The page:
Back-to-back three pointers from Parker tied the game at 22-22 with 3:32 remaining in the second quarter, sending the crowd of 2,815 at the Rutgers Athletic Center to its feet.

After Nebraska regained the lead with five straight points of their own, Scaife hit a pair of jumpers in the final minute of the half to reduce Rutgers' deficit to one, 27-26, heading into the break.

The Knights outscored Nebraska 18-7 in the second quarter to get back into the game.

Rutgers took its first lead of the game on a Scaife jumper on the first possession of the third quarter, as it went on top 28-27.

She continued to stay hot during the third period, making four of her seven shots while shooting effectively both on drives to the rim and outside jumpers.

The Knights' defensive intensity also started to pick up after the first quarter, seemingly as a result of the spark in the offense.

They gave up only 36 points for the remainder of the game, holding a team averaging 75.4 points per game to 56 points.

Canty played all 40 minutes of the game, and sensed an increase in the team’s defensive energy once the second quarter began.

“We just knew we had to play D,” Canty said. “We had to lock in, focus up. That’s really it.”

Senior center Rachel Hollivay leads the Big Ten in blocked shots this season, providing a stabilizing force inside for the Knights. She added five more blocks in this game, along with scoring 12 points and grabbing six rebounds.

Her offensive rebounds were crucial in sparking Rutgers' runs on the other end of the floor.

Her fourth block of the game with just over a minute to go sealed the victory, getting the ball back for her team.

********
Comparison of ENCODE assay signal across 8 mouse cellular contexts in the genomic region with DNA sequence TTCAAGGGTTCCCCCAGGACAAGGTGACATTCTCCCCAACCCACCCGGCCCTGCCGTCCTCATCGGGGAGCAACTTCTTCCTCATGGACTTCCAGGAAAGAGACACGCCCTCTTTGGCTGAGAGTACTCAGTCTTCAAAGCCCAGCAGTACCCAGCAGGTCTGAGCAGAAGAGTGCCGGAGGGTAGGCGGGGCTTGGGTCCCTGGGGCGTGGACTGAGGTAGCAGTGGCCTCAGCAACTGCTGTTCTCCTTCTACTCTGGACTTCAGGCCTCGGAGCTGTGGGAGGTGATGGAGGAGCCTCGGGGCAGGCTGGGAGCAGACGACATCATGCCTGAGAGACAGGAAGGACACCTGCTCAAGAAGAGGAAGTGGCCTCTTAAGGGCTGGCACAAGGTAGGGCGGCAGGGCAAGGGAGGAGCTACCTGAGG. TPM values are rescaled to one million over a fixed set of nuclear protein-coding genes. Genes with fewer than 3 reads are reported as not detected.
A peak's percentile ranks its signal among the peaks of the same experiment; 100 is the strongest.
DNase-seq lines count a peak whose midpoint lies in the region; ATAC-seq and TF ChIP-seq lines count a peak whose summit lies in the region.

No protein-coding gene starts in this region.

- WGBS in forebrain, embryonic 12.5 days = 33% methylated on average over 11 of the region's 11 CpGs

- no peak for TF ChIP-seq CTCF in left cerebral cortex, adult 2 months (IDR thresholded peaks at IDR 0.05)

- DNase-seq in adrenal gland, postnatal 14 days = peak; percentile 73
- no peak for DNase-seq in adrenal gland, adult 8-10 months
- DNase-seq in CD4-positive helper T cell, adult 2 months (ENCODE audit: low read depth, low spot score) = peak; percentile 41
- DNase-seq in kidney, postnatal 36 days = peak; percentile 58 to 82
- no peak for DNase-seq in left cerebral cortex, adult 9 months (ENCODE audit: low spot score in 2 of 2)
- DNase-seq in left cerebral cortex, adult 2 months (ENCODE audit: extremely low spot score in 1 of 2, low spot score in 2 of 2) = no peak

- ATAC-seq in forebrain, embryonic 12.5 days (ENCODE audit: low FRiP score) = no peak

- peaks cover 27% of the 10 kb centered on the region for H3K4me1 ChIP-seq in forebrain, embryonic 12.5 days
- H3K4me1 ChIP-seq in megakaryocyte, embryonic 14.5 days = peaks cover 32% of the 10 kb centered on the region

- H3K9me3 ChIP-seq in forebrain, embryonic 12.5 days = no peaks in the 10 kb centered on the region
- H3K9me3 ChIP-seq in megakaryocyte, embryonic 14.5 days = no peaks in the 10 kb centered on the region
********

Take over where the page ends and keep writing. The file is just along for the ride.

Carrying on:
Hollivay's teammates and coaches sense the improvement in her all-around game and are encouraging her to become more aggressive on offense.

“I think Rachel is starting to generate much more confidence because she’s taking more balanced shots,” Stringer said. “It’s good to see her hitting inside shots, but she can get better and it’s a work in progress.”

The team echoed Stringer’s sentiment, saying they believe Hollivay can be an effective scorer if she sticks with it and stays confident.

“Rachel can do it. She can score. You just gotta keep pushing her and telling her, ‘You’re good. You got it,’” Canty said.

The Knights went to a bigger lineup to start the game, pairing Hollivay with fellow senior center Ariel Butts from the outset, who finished with five rebounds.

They had to deal with talented Nebraska freshman forward Jessica Shepard, who is already an eight-time Big Ten Freshman of the Week award winner.

She dropped 23 points and grabbed four rebounds, making it her 12th game this season with at least 20 points.

But all in all, Hollivay, Butts and freshmen Victoria Harris and Desiree Keeling combined to give Rutgers a solid inside presence.

“Rutgers has the luxury of having some bigger kids. Not every team has as many big kids as Rutgers does,” said Nebraska head coach Connie Yori.

For updates on the Rutgers women’s basketball team, follow @Mike_OSully2 and @TargumSports on Twitter.